- Film & TV
- 13 Dec 21
Olamide Ojegbenro shares his thoughts and experiences as part of 100 Voices: #AllAgainstRacism.
Festival Director of Her International Film Festival / Chroma International Film Festival
Ireland is a fabulous country. Sure, the issue of racism is there; it just needs to be corrected. The older generation are still opening up to the idea of new people from different countries, or people who are born in Ireland of African descent, or of Asian descent. It’s still a struggle, especially in film. But the new generation are more eager to change.
In fact, the younger generation growing up in Ireland are very optimistic and happy to see the changes happening. It’s quite slow, but little steps are what really count – it’s exciting to see people speaking up when they see things that are wrong. I’m only young, so my experience is limited. But I know for a fact that a new generation of young kids in Ireland are transforming things.
As a filmmaker, I know it’s still a struggle for people of colour in the industry. We don’t get to see ourselves often that screen. But that’s where you see young people like myself, who have a great passion for the craft of film, trying to develop a film festival around people of colour in the film industry, or trying to cast films with people of colour.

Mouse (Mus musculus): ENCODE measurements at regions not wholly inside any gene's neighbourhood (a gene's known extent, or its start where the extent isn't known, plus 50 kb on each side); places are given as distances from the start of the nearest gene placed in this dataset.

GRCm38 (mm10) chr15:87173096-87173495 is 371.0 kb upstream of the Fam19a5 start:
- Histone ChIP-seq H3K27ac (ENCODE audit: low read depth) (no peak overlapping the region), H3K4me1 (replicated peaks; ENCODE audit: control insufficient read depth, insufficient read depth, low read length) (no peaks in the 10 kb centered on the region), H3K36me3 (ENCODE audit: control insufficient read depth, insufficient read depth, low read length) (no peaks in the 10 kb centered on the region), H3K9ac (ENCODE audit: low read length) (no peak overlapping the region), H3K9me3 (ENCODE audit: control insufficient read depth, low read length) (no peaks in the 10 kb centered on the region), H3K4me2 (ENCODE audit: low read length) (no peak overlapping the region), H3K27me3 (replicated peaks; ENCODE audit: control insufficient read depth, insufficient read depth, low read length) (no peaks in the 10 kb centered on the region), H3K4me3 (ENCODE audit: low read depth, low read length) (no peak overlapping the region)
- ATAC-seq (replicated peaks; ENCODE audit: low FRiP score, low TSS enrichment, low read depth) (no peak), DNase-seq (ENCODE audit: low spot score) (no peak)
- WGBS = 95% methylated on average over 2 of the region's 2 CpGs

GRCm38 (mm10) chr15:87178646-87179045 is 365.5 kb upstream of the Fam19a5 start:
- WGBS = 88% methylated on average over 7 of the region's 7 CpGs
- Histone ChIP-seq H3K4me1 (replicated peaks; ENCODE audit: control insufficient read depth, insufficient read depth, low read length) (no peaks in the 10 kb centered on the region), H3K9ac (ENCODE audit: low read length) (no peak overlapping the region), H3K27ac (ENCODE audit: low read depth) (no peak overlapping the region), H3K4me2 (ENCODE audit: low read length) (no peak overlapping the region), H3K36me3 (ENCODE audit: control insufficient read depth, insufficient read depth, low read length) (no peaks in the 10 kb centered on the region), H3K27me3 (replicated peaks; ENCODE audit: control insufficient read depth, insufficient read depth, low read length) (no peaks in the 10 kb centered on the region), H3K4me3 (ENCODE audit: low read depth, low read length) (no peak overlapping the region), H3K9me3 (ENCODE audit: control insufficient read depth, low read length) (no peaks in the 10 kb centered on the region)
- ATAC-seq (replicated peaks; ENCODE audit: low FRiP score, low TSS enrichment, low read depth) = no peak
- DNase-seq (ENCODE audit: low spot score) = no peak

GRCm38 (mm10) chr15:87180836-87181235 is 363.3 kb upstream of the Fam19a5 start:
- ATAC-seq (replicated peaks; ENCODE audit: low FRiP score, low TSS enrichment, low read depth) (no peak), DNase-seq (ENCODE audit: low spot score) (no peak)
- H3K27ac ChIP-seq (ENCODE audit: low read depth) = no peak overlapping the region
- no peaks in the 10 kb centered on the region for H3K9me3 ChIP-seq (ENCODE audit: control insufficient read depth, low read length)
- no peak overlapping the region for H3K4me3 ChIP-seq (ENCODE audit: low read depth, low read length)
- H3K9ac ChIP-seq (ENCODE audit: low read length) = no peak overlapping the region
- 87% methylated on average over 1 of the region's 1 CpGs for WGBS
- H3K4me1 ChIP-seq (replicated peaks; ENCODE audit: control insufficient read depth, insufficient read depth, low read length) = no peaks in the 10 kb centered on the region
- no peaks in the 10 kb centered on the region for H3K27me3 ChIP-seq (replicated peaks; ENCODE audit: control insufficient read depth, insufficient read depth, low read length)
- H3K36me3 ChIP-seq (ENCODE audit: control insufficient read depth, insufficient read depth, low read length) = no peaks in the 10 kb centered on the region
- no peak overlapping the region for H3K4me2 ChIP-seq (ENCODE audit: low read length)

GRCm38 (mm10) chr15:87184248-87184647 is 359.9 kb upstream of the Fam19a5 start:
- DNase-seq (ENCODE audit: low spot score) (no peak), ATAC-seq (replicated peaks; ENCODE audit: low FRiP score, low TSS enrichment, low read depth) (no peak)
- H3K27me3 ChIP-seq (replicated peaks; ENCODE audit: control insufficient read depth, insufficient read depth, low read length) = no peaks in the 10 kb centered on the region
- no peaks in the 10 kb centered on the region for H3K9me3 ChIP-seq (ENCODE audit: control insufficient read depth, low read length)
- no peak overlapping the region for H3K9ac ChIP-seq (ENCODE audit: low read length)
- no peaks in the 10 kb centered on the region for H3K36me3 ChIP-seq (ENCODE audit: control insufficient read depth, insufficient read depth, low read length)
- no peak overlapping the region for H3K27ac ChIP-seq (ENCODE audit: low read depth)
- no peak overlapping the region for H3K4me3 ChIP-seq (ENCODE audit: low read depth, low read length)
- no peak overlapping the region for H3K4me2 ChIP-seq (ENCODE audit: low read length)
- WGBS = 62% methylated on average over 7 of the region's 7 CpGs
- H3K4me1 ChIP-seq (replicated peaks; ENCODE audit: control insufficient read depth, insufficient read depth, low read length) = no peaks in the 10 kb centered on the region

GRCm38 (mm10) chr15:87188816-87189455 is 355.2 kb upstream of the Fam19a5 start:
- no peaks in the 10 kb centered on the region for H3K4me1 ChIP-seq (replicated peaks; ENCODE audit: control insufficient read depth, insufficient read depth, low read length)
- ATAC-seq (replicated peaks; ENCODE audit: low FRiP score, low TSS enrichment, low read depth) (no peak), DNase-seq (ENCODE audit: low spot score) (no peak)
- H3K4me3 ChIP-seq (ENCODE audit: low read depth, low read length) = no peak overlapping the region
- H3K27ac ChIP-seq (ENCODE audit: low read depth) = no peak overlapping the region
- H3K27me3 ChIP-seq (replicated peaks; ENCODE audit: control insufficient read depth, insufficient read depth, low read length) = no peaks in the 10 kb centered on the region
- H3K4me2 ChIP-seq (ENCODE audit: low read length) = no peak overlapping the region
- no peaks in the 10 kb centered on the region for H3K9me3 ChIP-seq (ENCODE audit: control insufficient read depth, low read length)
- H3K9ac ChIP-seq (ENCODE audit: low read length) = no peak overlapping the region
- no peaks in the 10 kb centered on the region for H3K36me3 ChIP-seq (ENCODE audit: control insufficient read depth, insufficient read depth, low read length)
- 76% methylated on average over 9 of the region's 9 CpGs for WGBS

There is not a lot of funding put into seeing people of colour in film, but there are people trying to tell those stories. Having representation on screen would help massively. Music is fabulous – but with film, there is the visual element. If you see people like yourself on screen, that helps in terms of acceptance. Your skin colour, religion, or gender shouldn’t dictate what you can or can’t do, especially in a developed country like Ireland, where there are a lot of people from different ethnic backgrounds.
I’m very optimistic, like many young people today who are eager to see change, that things will definitely improve. It starts with you and I. Little things – such as being respectful to other people regardless of race, religious beliefs, gender etc. and also being aware of our unconscious biases – go a very long way. Ireland has become is really multi-cultural. Its people are accepting that it’s a multicultural society. That we’re all human.
Read Part 2 of 100 Voices: #AllAgainstRacism in the current issue of Hot Press:
Special thanks to the Irish Human Rights and Equality Commission for their support in this project.
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